In a previous post, I highlighted some topics you should expect to see on the IBCLC exam. Today, I’ll go through a few more of those topics to help you fully prepare.
A while ago, ILCA basically banned the term, “mother.” They have since backed off because some “mothers” were pretty ugly about it. But I do think that issue will somehow crop up on the exam.
I can’t help but say, Karleen Gribble’s article was very logical in explaining that much of this “language” issue, while politically correct, causes some serious issues in the medical world.
In the past few years, I’ve talked more about communication with the LGBTQIA community. I stand by that, but I think the test items will now include issues related to the clinical management of breastfeeding in LGBTQIA families.
When I think about what they might put on the IBCLC exam this year, I’m thinking beyond just the communication aspect. I’m thinking about gender-related clinical management, including in co-parenting, milk supply, induced lactation, hospital policies, and more.
Body image treatments and issues
Honestly, writing this blog or doing my podcast has taught me the importance of addressing body image issues. For example, laser removal of hair is one of my most popular posts.
But people also want to know about body modifications, varicose vein therapy, hair dye, and all sorts of things related to body image.
Especially post-COVID, mental health is almost a for-sure topic, in my estimation.
And no, I do not think you’ll see anything on the exam about COVID. I’d be willing to bet that the exam that’s administered in 2023 was drafted before we had much research to give even halfway reasonable answers about the transmission and effects of COVID related to breastfeeding.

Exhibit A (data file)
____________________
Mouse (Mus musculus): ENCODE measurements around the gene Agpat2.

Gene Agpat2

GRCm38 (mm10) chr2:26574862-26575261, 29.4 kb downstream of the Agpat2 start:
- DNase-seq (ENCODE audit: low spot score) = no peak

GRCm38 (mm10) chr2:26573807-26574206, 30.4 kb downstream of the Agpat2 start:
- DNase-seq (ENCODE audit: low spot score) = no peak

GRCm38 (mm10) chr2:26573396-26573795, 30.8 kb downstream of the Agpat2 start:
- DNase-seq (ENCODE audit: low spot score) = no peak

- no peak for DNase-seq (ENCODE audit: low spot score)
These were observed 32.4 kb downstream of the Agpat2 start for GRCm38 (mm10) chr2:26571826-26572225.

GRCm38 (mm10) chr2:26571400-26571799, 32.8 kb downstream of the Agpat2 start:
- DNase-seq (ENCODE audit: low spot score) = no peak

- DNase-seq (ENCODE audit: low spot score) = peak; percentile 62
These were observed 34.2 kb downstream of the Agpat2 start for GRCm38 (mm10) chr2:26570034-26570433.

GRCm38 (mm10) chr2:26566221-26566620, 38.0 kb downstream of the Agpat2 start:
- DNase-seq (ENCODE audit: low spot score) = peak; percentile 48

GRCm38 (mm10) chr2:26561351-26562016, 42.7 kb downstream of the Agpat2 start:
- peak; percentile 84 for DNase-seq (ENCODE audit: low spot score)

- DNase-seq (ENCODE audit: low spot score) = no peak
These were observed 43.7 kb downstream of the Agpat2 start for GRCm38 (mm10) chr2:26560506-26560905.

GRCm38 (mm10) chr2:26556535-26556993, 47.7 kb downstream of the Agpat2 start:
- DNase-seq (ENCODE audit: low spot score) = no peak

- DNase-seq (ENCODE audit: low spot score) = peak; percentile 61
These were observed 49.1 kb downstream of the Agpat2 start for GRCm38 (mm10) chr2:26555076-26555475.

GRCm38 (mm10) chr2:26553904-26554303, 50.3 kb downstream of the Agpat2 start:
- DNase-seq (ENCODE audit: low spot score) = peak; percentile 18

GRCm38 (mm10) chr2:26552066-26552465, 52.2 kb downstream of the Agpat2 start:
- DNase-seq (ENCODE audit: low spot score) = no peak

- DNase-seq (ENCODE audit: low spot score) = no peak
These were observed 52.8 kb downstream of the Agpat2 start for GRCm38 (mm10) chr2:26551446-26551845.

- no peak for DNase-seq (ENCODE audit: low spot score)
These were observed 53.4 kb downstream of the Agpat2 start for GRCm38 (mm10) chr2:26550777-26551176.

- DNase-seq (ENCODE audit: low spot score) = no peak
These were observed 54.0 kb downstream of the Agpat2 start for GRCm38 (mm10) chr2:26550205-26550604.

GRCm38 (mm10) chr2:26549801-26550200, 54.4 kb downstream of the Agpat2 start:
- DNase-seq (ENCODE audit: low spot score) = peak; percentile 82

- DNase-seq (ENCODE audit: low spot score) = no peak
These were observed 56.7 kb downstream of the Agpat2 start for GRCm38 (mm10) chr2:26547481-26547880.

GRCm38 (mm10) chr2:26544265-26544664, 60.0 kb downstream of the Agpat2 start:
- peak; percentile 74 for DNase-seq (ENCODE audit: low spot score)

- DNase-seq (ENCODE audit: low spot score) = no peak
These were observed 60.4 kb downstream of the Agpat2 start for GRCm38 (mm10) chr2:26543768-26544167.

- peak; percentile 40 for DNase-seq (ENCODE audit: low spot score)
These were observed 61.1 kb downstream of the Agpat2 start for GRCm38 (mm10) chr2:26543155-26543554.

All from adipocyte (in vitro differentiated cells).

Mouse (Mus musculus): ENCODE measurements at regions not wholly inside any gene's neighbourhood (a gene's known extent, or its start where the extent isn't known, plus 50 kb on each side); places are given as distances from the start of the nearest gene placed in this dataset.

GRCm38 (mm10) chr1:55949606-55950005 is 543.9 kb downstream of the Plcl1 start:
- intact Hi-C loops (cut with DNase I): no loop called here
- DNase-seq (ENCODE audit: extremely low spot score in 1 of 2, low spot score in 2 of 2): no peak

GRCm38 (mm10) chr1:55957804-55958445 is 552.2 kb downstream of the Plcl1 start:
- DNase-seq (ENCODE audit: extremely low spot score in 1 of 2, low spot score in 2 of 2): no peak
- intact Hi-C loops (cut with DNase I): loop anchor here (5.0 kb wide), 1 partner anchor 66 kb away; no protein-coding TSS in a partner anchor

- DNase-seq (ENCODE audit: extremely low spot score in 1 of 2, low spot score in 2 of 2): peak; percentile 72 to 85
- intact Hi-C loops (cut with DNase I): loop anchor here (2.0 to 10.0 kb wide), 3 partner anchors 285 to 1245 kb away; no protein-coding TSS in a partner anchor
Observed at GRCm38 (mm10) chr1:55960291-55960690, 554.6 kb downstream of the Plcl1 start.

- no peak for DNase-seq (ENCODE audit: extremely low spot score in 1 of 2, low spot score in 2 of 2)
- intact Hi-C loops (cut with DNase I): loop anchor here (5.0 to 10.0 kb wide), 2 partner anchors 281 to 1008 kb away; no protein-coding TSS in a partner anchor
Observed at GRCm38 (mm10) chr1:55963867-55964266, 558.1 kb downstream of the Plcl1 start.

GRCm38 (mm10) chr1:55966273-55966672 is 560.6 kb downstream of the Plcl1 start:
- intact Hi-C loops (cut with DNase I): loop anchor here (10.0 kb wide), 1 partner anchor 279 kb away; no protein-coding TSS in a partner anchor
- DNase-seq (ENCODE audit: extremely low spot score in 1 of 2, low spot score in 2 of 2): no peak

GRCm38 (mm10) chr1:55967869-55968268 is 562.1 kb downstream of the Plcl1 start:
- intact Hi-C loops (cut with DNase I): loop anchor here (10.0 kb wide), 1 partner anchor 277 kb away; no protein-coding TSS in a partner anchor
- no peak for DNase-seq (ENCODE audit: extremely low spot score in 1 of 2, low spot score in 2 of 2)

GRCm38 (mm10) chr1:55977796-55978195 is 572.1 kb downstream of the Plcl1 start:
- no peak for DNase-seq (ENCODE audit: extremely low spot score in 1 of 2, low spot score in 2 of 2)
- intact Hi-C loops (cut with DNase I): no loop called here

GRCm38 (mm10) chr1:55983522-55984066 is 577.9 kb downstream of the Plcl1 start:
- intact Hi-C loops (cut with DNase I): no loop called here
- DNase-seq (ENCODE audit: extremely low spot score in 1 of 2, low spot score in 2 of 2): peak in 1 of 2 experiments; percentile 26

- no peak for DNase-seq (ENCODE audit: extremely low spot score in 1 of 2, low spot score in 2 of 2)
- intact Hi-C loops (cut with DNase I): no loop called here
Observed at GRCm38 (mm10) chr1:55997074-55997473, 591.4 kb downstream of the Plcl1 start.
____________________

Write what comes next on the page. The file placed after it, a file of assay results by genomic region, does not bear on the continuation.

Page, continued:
Why would I made that assumption?
Because like any document created by a committee, the exam must be reviewed, squabbled over, revised, squabbled over again, and revised as many times as needed before the content is agreed upon. That doesn’t begin to address issues of editing, proof-reading, translating into multiple languages, production, and much more.
If anything appears on COVID – which I doubt – it would be more along the lines of how to support the mother who is isolated or unsupported. Hence, I seriously doubt COVID will be put on the IBCLC exam this year.
Have we had more emergencies in the last few years, or is it just my imagination? Seems like we have.
I’d bet money that questions about emergency preparedness will be put on the IBCLC exam this year. I’ve covered the role of IBCLCs during emergency preparedness and how to help families during emergencies.
Seriously. Did this topic even cross your mind as something you’d see on the IBCLC exam 10 years ago. I doubt it. Yet, more and more women of childbearing age are having more and more diagnostic tests.
I’ve never had a question on diagnostic tests. But that won’t stop me from taking a stab at what I think you might see this year!
Questions about diagnostics might be tests involving radioactive dye, surgical removal of tissue and/or a biopsy, and much more.
I think the big one will be smoking. I have several posts related to smoking including:
- Why You Should Give Up Nicotine — For You and Your Baby
- Breastfeeding and Nicotine Replacement Therapy: What You Need to Know
- Vaping and Breastfeeding: Should You Do It, or Not?
I’d also wonder if they will give questions on other substances like CBD.
We’ll never know exactly what topics to expect on the IBCLC exam, but being aware of new topics and changes or advancements in familiar topics will help you go into the exam with confidence, as well as help you in your lactation practice.
How are you preparing for new topics or advancements in topics over the years? Share your thoughts in the comments below!